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Mutation analysis in 54 propionic acidemia patients


Abstract

Deficiency of propionyl CoA carboxylase (PCC), a dodecamer of alpha and beta subunits, causes inherited propionic acidemia. We have studied, at the molecular level, PCC in 54 patients from 48 families comprised of 96 independent alleles. These patients of various ethnic backgrounds came from research centers and hospitals in Germany, Austria and Switzerland. The thorough clinical characterization of these patients was described in the accompanying paper (Grünert et al. 2012). In all 54 patients, many of whom originated from consanguineous families, the entire PCCB gene was examined by genomic DNA sequencing and in 39 individuals the PCCA gene was also studied. In three patients we found mutations in both PCC genes. In addition, in many patients RT-PCR analysis of lymphoblast RNA, lymphoblast enzyme assays, and expression of new mutations in E.coli were carried out. Eight new and eight previously detected mutations were identified in the PCCA gene while 15 new and 13 previously detected mutations were found in the PCCB gene. One missense mutation, p.V288I in the PCCB gene, when expressed in E.coli, yielded 134% of control activity and was consequently classified as a polymorphism in the coding region. Numerous new intronic polymorphisms in both PCC genes were identified. This study adds a considerable amount of new molecular data to the studies of this disease.

Abstract

Deficiency of propionyl CoA carboxylase (PCC), a dodecamer of alpha and beta subunits, causes inherited propionic acidemia. We have studied, at the molecular level, PCC in 54 patients from 48 families comprised of 96 independent alleles. These patients of various ethnic backgrounds came from research centers and hospitals in Germany, Austria and Switzerland. The thorough clinical characterization of these patients was described in the accompanying paper (Grünert et al. 2012). In all 54 patients, many of whom originated from consanguineous families, the entire PCCB gene was examined by genomic DNA sequencing and in 39 individuals the PCCA gene was also studied. In three patients we found mutations in both PCC genes. In addition, in many patients RT-PCR analysis of lymphoblast RNA, lymphoblast enzyme assays, and expression of new mutations in E.coli were carried out. Eight new and eight previously detected mutations were identified in the PCCA gene while 15 new and 13 previously detected mutations were found in the PCCB gene. One missense mutation, p.V288I in the PCCB gene, when expressed in E.coli, yielded 134% of control activity and was consequently classified as a polymorphism in the coding region. Numerous new intronic polymorphisms in both PCC genes were identified. This study adds a considerable amount of new molecular data to the studies of this disease.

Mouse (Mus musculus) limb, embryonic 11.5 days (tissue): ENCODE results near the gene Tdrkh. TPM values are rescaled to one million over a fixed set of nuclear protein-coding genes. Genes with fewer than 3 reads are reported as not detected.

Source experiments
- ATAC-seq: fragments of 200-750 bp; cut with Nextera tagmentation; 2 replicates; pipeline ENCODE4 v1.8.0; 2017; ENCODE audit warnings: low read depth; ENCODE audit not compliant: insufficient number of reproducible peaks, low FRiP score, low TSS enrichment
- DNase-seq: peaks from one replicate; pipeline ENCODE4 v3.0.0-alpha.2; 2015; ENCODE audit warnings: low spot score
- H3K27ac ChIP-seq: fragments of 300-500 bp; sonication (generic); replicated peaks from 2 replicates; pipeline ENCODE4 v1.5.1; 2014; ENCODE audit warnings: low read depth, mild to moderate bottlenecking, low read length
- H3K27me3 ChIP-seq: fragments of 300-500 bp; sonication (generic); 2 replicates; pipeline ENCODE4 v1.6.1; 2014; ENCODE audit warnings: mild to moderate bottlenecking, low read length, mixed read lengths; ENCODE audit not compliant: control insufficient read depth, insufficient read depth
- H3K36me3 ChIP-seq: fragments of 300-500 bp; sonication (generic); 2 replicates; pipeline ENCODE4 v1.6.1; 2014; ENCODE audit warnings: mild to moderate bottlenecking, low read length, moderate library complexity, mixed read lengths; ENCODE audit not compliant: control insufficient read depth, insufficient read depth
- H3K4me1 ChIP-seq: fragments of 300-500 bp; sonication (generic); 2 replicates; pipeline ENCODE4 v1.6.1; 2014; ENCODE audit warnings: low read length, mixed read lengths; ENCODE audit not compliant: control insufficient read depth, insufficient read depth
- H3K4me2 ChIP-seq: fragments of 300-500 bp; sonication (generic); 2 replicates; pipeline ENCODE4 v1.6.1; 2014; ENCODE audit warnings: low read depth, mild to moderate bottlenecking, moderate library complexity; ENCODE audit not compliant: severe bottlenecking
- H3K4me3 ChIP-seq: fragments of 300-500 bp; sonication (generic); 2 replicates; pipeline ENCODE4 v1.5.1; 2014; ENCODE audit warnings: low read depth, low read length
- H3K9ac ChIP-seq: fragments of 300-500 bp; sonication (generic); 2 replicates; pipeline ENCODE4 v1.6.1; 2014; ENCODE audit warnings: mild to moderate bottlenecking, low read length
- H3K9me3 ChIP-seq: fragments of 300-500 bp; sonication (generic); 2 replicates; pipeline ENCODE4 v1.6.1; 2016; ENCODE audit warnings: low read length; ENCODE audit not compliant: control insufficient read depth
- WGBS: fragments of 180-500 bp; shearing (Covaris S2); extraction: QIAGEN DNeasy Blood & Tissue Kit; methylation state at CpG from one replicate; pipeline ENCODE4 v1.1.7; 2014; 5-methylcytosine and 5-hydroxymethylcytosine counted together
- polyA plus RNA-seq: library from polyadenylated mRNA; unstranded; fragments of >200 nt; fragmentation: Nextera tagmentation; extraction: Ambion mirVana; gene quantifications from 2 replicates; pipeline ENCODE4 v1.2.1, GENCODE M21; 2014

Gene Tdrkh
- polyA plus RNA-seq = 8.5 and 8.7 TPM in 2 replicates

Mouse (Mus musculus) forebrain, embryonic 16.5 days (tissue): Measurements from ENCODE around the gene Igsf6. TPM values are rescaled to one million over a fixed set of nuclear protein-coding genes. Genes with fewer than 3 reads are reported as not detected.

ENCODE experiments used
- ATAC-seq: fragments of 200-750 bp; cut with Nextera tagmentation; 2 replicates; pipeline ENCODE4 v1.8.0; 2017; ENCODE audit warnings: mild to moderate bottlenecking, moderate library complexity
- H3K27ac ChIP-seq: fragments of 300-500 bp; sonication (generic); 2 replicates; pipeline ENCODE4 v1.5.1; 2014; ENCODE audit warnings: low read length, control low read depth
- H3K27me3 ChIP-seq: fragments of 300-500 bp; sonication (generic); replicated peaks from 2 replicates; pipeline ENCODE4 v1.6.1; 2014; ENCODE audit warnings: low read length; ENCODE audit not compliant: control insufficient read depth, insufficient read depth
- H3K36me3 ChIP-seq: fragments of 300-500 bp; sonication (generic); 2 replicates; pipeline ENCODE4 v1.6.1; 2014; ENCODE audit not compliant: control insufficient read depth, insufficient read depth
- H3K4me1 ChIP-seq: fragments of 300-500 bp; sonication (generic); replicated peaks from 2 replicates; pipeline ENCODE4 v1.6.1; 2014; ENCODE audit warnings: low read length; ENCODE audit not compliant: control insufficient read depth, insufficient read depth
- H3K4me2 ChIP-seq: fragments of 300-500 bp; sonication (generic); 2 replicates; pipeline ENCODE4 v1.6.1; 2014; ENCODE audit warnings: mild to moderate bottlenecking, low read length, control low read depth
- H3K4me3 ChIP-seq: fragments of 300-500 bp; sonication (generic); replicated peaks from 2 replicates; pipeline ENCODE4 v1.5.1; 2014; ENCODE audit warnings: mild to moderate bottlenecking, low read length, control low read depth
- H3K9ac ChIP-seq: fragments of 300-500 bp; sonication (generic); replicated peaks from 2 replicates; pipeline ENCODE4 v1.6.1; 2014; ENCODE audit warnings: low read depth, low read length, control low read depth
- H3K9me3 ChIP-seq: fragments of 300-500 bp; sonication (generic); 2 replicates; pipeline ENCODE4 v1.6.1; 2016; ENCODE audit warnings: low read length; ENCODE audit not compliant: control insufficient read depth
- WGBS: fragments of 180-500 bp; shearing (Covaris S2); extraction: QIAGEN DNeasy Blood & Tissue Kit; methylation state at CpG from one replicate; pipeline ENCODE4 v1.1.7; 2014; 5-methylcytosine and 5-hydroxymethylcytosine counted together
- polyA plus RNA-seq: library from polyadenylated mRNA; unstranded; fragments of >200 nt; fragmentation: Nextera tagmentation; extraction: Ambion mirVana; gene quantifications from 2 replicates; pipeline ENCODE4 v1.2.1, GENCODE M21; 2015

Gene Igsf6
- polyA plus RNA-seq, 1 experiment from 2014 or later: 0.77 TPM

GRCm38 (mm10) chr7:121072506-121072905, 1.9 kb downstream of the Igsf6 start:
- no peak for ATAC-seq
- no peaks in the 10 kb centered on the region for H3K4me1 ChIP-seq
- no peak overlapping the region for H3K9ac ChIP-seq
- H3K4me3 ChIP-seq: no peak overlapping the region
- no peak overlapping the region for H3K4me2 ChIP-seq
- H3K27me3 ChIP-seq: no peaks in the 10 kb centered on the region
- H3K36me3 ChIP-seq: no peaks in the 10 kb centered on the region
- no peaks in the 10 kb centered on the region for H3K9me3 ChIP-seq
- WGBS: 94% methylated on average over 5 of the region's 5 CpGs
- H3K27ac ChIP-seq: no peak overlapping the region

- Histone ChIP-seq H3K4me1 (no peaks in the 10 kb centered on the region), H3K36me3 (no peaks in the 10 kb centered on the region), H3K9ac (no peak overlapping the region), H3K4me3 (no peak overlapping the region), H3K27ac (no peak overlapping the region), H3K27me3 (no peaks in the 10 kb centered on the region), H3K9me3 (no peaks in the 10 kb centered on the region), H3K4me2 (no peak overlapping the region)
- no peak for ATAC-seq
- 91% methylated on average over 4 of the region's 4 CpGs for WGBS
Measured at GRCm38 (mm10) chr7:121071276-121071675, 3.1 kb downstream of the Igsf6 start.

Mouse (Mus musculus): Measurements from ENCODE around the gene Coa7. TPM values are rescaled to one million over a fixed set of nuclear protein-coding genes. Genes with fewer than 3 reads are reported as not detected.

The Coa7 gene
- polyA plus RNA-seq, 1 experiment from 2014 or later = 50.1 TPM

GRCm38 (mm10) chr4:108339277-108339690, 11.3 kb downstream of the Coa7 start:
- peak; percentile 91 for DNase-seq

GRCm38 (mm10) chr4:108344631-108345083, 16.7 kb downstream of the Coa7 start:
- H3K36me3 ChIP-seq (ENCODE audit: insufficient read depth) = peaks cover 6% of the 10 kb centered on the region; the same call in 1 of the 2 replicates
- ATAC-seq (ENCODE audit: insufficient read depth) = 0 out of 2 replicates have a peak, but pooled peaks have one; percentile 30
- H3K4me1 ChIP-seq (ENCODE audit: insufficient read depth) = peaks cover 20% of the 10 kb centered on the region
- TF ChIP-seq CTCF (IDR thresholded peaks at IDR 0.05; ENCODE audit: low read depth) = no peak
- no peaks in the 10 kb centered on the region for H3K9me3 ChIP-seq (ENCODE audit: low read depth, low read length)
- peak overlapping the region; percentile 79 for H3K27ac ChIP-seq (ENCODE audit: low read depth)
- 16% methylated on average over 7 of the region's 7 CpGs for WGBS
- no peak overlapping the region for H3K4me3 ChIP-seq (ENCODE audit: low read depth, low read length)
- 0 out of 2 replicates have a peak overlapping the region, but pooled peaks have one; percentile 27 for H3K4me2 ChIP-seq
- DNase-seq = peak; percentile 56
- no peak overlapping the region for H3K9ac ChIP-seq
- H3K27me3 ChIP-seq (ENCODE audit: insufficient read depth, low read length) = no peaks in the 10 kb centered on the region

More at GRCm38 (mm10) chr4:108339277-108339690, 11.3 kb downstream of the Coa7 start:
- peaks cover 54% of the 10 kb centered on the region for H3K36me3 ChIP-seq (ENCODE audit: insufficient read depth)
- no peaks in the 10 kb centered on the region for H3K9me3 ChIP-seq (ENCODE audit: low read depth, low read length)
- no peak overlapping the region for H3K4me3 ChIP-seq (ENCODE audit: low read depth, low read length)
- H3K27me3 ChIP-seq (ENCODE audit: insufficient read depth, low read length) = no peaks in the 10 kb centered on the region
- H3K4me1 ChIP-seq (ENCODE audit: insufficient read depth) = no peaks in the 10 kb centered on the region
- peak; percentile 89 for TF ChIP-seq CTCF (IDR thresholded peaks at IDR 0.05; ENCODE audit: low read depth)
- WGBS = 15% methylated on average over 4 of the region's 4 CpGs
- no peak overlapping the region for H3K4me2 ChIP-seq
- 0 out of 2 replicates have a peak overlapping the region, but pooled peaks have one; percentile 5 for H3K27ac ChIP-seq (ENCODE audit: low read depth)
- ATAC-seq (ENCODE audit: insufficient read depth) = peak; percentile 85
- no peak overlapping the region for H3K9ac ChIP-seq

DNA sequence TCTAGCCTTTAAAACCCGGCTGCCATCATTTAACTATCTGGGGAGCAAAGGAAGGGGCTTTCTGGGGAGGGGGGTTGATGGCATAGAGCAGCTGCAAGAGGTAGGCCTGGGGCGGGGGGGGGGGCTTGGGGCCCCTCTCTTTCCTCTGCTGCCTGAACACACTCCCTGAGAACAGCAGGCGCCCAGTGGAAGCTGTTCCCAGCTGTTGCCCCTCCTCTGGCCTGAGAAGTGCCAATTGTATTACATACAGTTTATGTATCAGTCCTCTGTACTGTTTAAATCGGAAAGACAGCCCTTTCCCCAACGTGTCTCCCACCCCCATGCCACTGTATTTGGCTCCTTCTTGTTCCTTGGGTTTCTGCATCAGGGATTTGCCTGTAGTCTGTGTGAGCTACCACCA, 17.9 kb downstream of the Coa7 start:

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Additional indexing

Item Type:Journal Article, refereed, original work
Communities & Collections:04 Faculty of Medicine > University Children's Hospital Zurich > Medical Clinic
04 Faculty of Medicine > Center for Integrative Human Physiology
Dewey Decimal Classification:570 Life sciences; biology
610 Medicine & health
Language:English
Date:January 2012
Deposited On:14 Feb 2013 13:34
Last Modified:05 Apr 2016 16:31
Publisher:Springer
ISSN:0141-8955
Publisher DOI:https://doi.org/10.1007/s10545-011-9399-0
PubMed ID:22033733

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